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currently $3.89 kindle ebook on Amazon.com – ‘The Mind Within the Brain: How We Make Decisions and How Those Decisions Go Wrong’ by A. David Redish

September 12, 2014

Comments (0) - cognitive science

new book – ‘Dataclysm: Who We Are (When We Think No One’s Looking)’ by Christian Rudder

September 10, 2014

Dataclysm

Dataclysm: Who We Are (When We Think No One’s Looking) by Christian Rudder (Crown, 2014)

(kindle ed.), (amazon.co.uk), (UK kindle ed.)

Book description from the publisher:

An audacious, irreverent investigation of human behavior—and a first look at a revolution in the making

Our personal data has been used to spy on us, hire and fire us, and sell us stuff we don’t need. In Dataclysm, Christian Rudder uses it to show us who we truly are.

For centuries, we’ve relied on polling or small-scale lab experiments to study human behavior. Today, a new approach is possible. As we live more of our lives online, researchers can finally observe us directly, in vast numbers, and without filters. Data scientists have become the new demographers.

In this daring and original book, Rudder explains how Facebook “likes” can predict, with surprising accuracy, a person’s sexual orientation and even intelligence; how attractive women receive exponentially more interview requests; and why you must have haters to be hot. He charts the rise and fall of America’s most reviled word through Google Search and examines the new dynamics of collaborative rage on Twitter. He shows how people express themselves, both privately and publicly. What is the least Asian thing you can say? Do people bathe more in Vermont or New Jersey? What do black women think about Simon & Garfunkel? (Hint: they don’t think about Simon & Garfunkel.) Rudder also traces human migration over time, showing how groups of people move from certain small towns to the same big cities across the globe. And he grapples with the challenge of maintaining privacy in a world where these explorations are possible.

Visually arresting and full of wit and insight, Dataclysm is a new way of seeing ourselves—a brilliant alchemy, in which math is made human and numbers become the narrative of our time.

See also: Author’s blog

Comments (1) - culture,psychology

new book – ‘How We Learn: The Surprising Truth About When, Where, and Why It Happens’ by Benedict Carey

September 9, 2014

How We Learn

How We Learn: The Surprising Truth About When, Where, and Why It Happens by Benedict Carey (Random House, 2014)

(kindle ed.), (amazon.co.uk), (UK kindle ed.)

Book description from the publisher:

In the tradition of The Power of Habit and Thinking, Fast and Slow comes a practical, playful, and endlessly fascinating guide to what we really know about learning and memory today—and how we can apply it to our own lives.
 
From an early age, it is drilled into our heads: Restlessness, distraction, and ignorance are the enemies of success. We’re told that learning is all self-discipline, that we must confine ourselves to designated study areas, turn off the music, and maintain a strict ritual if we want to ace that test, memorize that presentation, or nail that piano recital.

But what if almost everything we were told about learning is wrong? And what if there was a way to achieve more with less effort?

In How We Learn, award-winning science reporter Benedict Carey sifts through decades of education research and landmark studies to uncover the truth about how our brains absorb and retain information. What he discovers is that, from the moment we are born, we are all learning quickly, efficiently, and automatically; but in our zeal to systematize the process we have ignored valuable, naturally enjoyable learning tools like forgetting, sleeping, and daydreaming. Is a dedicated desk in a quiet room really the best way to study? Can altering your routine improve your recall? Are there times when distraction is good? Is repetition necessary? Carey’s search for answers to these questions yields a wealth of strategies that make learning more a part of our everyday lives—and less of a chore.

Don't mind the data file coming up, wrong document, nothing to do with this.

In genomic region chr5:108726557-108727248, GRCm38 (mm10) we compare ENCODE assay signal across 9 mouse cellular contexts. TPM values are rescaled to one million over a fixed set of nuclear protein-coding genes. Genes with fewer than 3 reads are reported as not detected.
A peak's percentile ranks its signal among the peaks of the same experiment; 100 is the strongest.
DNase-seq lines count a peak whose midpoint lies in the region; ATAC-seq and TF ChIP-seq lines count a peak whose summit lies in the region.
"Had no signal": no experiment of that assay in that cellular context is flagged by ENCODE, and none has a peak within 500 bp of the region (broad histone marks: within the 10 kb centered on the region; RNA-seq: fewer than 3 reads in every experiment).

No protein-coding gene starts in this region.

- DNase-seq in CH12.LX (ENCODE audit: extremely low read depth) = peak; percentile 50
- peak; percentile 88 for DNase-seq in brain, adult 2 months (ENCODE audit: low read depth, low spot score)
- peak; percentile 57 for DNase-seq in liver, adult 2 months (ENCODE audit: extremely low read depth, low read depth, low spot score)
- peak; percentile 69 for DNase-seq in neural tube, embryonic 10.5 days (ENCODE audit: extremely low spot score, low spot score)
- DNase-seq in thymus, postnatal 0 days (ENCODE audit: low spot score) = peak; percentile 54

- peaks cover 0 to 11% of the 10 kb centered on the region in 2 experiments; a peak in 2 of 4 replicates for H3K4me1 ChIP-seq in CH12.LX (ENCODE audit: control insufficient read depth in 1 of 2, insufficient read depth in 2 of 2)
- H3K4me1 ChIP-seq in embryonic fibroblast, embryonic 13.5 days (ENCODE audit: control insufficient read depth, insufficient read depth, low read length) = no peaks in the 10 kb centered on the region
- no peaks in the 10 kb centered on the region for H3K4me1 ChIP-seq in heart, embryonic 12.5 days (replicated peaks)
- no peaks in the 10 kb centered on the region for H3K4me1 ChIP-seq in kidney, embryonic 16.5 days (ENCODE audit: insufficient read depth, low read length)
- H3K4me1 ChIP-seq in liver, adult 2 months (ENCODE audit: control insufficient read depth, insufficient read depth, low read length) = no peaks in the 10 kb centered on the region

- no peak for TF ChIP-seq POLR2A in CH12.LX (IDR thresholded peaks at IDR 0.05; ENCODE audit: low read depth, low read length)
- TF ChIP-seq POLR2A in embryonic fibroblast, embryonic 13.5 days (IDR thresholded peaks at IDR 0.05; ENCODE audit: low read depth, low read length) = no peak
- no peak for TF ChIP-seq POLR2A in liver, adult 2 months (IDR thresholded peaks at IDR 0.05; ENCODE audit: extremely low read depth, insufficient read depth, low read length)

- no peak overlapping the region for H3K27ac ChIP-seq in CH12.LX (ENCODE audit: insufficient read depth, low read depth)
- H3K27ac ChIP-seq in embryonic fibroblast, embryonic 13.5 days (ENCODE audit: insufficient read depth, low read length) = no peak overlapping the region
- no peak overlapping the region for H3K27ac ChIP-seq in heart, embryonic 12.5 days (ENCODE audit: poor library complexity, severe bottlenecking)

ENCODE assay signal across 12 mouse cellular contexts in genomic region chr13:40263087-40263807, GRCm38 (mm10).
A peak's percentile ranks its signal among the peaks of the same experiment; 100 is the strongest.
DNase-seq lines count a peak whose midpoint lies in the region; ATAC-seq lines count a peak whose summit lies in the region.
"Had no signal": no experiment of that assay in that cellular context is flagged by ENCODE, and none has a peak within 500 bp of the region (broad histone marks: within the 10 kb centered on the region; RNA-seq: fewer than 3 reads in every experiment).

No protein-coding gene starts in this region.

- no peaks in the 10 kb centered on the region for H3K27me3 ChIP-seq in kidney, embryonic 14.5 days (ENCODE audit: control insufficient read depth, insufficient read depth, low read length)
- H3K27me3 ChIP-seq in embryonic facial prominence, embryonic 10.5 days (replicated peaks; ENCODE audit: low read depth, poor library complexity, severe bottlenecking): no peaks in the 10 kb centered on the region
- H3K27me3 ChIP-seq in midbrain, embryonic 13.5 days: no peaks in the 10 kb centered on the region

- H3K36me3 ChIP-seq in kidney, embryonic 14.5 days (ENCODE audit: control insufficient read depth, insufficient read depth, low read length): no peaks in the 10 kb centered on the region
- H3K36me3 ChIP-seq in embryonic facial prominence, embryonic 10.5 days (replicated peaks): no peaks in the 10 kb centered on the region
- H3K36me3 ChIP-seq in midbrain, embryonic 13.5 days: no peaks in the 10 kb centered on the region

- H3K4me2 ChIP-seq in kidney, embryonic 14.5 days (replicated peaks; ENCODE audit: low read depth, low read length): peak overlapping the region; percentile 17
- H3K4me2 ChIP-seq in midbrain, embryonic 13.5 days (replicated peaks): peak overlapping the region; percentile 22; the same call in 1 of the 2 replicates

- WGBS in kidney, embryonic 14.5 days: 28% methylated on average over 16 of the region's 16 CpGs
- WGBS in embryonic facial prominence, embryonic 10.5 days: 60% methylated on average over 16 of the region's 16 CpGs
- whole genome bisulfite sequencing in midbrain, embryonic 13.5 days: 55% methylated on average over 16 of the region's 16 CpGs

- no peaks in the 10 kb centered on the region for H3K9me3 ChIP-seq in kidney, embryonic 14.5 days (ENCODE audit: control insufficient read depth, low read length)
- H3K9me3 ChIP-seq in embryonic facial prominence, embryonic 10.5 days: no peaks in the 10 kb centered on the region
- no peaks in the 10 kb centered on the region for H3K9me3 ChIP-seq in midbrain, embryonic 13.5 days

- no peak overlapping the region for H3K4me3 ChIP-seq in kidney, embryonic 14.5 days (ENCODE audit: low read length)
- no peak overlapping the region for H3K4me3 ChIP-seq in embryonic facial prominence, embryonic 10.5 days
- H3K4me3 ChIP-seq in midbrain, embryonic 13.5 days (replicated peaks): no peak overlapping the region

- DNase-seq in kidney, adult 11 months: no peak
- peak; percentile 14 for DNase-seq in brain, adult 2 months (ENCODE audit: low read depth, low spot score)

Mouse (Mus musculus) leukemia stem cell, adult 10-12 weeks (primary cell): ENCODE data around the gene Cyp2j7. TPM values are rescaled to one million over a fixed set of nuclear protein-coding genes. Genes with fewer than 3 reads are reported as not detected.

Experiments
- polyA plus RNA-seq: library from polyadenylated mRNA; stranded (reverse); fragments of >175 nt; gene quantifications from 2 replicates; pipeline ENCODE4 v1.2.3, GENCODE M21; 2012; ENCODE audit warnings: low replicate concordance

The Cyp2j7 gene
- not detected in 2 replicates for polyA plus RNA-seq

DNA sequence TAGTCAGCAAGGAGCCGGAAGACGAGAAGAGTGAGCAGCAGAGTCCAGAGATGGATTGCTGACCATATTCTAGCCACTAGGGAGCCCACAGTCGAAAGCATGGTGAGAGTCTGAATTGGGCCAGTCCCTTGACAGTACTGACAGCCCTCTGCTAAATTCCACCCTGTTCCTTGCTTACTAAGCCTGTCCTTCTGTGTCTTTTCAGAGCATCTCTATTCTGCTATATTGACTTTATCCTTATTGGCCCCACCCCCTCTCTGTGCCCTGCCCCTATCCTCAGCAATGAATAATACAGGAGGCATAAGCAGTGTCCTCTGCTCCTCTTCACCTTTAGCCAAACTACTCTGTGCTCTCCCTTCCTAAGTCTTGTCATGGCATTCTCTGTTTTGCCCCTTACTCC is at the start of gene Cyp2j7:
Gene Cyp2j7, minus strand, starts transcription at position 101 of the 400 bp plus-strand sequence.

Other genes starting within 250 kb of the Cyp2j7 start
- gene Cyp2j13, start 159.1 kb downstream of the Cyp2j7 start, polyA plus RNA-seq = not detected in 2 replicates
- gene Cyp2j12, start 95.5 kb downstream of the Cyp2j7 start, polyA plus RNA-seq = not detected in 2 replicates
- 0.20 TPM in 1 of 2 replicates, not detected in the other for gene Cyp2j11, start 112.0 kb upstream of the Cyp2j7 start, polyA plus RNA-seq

By road testing many of the counterintuitive techniques described in this book, Carey shows how we can flex the neural muscles that make deep learning possible. Along the way he reveals why teachers should give final exams on the first day of class, why it’s wise to interleave subjects and concepts when learning any new skill, and when it’s smarter to stay up late prepping for that presentation than to rise early for one last cram session. And if this requires some suspension of disbelief, that’s because the research defies what we’ve been told, throughout our lives, about how best to learn.

The brain is not like a muscle, at least not in any straightforward sense. It is something else altogether, sensitive to mood, to timing, to circadian rhythms, as well as to location and environment. It doesn’t take orders well, to put it mildly. If the brain is a learning machine, then it is an eccentric one. In How We Learn, Benedict Carey shows us how to exploit its quirks to our advantage.

Google Books preview:

See also: Author’s website

Comments (0) - cognitive science,new books,psychology

Kindle Daily Deal for Mon. 9/8 – ‘An Appetite for Wonder: The Making of a Scientist’ by Richard Dawkins for $1.99

September 8, 2014

Comments (1) - Uncategorized

Kindle Daily Deal for Thurs 9/4 – ‘All Joy and No Fun: The Paradox of Modern Parenthood’ by Jennifer Senior for $1.99

September 4, 2014

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